Eulogy to Catherine Crout-Habel

 

Catherine's Gravatar

Catherine’s Gravatar

This week has brought very sad news for many people. Last Sunday Catherine Crout-Habel passed away after illness. Some of you knew her, but for those of you who didn’t…Catherine, admin at Seeking Susan ~ Meeting Marie ~ Finding Family, was a super person with a great sense of humor. It was two years ago we made each other’s acquaintance and quickly formed a friendship. What privilege it was to know her.

Catherine’s love for history and genealogy was as infectious as her humor. She labored tirelessly in an effort to preserve history in South Australia where graves are being recycled. Even in the face of opposition she stood strong and never wavered. When people got her down with pettiness Catherine would bounce back with a laugh; pity parties weren’t her thing. All through that she always found time to offer words of encouragement to other bloggers and leave cheery comments. She made it a joy to publish new posts at Map of Time and I could always count on her for a thought-provoking comment followed by good-natured banter.

Whenever I had an absurd question Catherine would patiently answer it and – if I needed more information – put me in contact with someone who could give a detailed answer. Ah the fun we had with genealogy as we both utilized our sources to come to a conclusion. She was always prepared to lend a helping hand to people. How much I long for the discussions of cultural differences that she, Metan and I took part in. Would that we had been able to have had one more chat of even just trivial things. Or even better gotten together and annoyed everyone around us with our penny whistles.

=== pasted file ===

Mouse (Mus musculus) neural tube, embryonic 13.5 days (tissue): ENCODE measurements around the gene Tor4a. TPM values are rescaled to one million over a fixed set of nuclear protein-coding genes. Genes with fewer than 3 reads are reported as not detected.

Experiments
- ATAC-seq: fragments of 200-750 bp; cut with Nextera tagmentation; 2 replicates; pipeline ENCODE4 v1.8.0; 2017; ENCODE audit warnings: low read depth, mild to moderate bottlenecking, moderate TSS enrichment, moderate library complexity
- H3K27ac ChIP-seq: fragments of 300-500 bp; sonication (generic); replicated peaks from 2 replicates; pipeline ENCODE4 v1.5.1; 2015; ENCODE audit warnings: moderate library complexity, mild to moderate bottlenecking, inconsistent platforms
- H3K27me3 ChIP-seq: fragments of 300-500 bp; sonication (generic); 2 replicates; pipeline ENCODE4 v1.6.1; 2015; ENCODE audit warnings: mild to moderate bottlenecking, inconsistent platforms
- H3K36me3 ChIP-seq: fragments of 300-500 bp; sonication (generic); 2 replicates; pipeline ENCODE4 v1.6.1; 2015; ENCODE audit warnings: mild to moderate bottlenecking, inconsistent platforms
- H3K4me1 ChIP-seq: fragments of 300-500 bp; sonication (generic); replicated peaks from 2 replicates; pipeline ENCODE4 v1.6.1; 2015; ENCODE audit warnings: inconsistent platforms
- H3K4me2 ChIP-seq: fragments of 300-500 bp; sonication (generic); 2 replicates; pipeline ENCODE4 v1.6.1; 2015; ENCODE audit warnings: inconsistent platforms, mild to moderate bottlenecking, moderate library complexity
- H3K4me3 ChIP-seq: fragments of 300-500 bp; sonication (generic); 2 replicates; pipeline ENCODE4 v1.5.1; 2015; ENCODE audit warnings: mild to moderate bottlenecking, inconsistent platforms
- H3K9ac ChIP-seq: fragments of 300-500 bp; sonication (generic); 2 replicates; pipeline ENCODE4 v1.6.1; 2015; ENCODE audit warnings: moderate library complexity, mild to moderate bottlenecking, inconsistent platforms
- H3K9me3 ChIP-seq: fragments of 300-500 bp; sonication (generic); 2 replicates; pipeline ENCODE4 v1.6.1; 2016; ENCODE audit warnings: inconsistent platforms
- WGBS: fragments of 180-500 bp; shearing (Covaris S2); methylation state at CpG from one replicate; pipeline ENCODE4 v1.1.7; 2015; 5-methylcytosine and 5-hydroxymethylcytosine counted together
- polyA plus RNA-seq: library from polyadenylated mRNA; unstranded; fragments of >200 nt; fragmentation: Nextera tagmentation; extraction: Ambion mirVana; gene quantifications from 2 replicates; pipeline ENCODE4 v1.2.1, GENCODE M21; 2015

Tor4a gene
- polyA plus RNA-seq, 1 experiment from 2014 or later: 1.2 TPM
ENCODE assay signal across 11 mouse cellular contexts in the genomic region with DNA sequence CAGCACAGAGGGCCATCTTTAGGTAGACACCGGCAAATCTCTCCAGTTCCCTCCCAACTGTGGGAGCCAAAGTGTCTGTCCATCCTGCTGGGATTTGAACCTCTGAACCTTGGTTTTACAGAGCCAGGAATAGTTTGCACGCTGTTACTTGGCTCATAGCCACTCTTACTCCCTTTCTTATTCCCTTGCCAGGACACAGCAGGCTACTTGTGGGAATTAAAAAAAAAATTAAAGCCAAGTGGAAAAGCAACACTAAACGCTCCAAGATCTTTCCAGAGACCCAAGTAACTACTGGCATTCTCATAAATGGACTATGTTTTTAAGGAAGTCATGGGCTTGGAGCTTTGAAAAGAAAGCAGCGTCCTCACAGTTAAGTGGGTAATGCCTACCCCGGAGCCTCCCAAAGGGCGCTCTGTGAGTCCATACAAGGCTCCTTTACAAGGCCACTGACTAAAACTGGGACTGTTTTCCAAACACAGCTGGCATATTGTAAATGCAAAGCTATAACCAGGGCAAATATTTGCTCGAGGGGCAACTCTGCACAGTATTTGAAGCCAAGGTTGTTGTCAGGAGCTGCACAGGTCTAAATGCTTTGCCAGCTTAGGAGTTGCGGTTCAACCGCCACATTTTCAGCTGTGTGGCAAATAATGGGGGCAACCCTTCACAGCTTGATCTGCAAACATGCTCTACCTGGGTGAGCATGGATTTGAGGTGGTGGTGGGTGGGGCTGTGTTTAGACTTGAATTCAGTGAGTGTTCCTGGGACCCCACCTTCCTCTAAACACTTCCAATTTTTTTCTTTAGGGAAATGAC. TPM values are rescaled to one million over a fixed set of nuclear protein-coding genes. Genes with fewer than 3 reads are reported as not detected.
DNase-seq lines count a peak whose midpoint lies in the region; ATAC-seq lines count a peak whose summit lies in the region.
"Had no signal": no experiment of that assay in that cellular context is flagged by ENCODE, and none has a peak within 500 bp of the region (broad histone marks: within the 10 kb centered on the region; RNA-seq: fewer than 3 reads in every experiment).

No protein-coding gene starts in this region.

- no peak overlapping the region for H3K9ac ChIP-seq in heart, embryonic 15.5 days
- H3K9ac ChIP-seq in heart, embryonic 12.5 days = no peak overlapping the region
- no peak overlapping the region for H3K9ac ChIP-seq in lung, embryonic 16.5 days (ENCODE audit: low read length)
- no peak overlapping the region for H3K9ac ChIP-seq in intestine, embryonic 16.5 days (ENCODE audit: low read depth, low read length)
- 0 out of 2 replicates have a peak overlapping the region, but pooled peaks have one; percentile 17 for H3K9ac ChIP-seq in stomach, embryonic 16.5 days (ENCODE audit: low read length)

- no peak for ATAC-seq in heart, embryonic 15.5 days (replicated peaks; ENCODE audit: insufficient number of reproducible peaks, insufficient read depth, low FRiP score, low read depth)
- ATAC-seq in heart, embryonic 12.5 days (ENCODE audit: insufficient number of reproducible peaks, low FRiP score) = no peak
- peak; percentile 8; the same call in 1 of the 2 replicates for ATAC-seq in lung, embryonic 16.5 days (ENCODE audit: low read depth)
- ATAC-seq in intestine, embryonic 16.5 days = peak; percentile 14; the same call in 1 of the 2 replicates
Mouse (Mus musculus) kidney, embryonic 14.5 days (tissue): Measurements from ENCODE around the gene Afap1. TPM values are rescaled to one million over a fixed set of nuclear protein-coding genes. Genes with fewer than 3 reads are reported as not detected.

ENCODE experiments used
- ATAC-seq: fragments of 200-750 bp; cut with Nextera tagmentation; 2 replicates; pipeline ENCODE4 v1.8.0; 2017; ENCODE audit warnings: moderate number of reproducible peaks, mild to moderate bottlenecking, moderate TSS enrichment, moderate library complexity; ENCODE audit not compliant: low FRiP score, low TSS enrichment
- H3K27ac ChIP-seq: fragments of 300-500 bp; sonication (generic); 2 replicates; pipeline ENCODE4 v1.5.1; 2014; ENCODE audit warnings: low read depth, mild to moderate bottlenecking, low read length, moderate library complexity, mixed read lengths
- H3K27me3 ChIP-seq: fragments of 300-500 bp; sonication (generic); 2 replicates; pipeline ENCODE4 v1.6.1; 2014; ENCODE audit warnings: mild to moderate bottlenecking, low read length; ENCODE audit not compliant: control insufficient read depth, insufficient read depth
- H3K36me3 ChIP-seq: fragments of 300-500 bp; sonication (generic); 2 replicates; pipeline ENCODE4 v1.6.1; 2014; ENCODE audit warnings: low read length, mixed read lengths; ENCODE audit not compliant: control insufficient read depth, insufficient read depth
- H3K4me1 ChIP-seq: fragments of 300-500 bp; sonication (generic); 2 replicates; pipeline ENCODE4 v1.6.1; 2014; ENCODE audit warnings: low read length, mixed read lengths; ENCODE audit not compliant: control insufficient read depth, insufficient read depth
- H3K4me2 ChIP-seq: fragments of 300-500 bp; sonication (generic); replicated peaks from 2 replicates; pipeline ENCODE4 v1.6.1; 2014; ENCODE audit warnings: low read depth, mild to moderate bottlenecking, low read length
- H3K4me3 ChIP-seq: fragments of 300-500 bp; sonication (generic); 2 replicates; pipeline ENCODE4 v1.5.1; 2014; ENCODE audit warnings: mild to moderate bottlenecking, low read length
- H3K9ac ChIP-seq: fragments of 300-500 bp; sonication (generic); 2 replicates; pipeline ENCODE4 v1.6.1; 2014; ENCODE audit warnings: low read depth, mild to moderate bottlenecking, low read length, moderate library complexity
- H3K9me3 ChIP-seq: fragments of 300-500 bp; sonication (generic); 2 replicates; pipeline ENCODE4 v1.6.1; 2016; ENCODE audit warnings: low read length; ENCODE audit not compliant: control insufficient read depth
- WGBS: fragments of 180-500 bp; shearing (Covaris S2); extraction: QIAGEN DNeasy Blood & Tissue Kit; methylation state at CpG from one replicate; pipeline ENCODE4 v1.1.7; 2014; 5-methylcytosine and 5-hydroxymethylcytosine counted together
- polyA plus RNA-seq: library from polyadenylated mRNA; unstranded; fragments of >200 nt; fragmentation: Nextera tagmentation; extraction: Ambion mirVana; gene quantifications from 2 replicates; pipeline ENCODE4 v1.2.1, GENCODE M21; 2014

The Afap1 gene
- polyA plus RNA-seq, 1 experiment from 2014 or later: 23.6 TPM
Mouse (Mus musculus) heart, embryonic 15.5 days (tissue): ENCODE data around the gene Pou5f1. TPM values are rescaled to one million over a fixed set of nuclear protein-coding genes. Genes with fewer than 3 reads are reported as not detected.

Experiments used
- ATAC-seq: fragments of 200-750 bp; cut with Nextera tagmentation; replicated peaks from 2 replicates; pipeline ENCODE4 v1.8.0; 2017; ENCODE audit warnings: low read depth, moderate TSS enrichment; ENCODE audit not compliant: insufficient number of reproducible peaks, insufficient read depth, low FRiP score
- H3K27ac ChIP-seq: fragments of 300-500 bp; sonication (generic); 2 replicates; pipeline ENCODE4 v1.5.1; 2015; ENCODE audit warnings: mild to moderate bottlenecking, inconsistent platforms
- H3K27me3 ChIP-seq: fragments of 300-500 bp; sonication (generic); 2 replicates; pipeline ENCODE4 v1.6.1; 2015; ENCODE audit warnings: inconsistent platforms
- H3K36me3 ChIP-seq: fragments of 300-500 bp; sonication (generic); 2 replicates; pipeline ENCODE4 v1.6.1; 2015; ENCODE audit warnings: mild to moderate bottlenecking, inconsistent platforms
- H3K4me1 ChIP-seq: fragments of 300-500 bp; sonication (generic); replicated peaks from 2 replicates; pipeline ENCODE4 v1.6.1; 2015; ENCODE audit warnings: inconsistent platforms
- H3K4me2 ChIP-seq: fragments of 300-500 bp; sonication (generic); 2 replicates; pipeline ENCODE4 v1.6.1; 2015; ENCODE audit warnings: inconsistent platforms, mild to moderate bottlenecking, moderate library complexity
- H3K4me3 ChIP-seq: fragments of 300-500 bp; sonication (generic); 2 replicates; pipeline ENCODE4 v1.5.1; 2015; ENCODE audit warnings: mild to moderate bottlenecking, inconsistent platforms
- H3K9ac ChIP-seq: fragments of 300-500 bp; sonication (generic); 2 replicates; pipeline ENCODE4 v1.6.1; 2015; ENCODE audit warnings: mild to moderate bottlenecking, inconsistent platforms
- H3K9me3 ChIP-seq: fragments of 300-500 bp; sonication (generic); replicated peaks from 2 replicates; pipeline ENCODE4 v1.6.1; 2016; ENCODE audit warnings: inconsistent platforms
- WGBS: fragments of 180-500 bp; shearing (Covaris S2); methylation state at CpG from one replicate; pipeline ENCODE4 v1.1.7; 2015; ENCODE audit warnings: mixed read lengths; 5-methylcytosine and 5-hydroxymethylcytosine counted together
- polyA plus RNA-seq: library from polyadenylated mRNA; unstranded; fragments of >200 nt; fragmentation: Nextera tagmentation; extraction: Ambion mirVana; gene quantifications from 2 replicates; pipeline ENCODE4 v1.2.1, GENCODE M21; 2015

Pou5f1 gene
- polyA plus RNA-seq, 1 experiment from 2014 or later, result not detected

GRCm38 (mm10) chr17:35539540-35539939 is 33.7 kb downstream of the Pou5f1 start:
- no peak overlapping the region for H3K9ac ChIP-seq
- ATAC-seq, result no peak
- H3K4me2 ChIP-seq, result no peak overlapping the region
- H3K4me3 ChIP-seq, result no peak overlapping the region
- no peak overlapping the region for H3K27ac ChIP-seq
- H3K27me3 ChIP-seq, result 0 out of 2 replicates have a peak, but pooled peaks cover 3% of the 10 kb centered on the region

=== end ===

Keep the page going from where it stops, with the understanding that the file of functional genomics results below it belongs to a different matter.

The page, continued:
Catherine’s passion for history and its preservation garnered her an enormous amount of respect from people all over the world. We have lost a gem. Her passing has come as a tremendous and sad shock.

It’s hard to say goodbye, Catherine.

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44 thoughts on “Eulogy to Catherine Crout-Habel

    • Indeed she was, Jill. She was the kind of person that liked to laugh and to make people laugh. And on top of that she did so much work in preserving history.

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  1. Oh no, that’s so sad :(. Did you ever get to meet her in person? I have become so close to so many of my blogging friends, I think losing one of them would be like losing a family member. I’m very sorry for your loss.

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    • Thanks, Cindy. Sadly no we never met in person. I wish that we could have though. What a riot that would have been! :)

      It’s a lot like losing family. Three years ago never once would I have thought it would possible, but it is.

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    • I have often wondered how we would find out if blogging friends passed away. One would hope that their family would do a post to let everyone know, but I’m sure a lot of families don’t know how to access their online accounts. I have actually made up a binder that tells my family where to access those details.

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    • Indeed! I’ve done the same but seem to have lost the notebook that had all that information in it. *fumes* So much for organization.

      But on another note, I certainly hope your family will not have to access those binders for many, many years!